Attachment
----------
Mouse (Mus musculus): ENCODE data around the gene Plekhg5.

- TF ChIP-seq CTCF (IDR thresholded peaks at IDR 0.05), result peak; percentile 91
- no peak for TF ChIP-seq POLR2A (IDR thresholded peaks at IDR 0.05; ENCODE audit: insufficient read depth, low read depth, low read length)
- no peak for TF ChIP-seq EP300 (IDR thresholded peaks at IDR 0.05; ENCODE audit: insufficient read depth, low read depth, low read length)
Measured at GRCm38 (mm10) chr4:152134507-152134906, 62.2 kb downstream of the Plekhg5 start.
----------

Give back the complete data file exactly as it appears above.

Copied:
Mouse (Mus musculus): ENCODE data around the gene Plekhg5.

- TF ChIP-seq CTCF (IDR thresholded peaks at IDR 0.05), result peak; percentile 91
- no peak for TF ChIP-seq POLR2A (IDR thresholded peaks at IDR 0.05; ENCODE audit: insufficient read depth, low read depth, low read length)
- no peak for TF ChIP-seq EP300 (IDR thresholded peaks at IDR 0.05; ENCODE audit: insufficient read depth, low read depth, low read length)
Measured at GRCm38 (mm10) chr4:152134507-152134906, 62.2 kb downstream of the Plekhg5 start.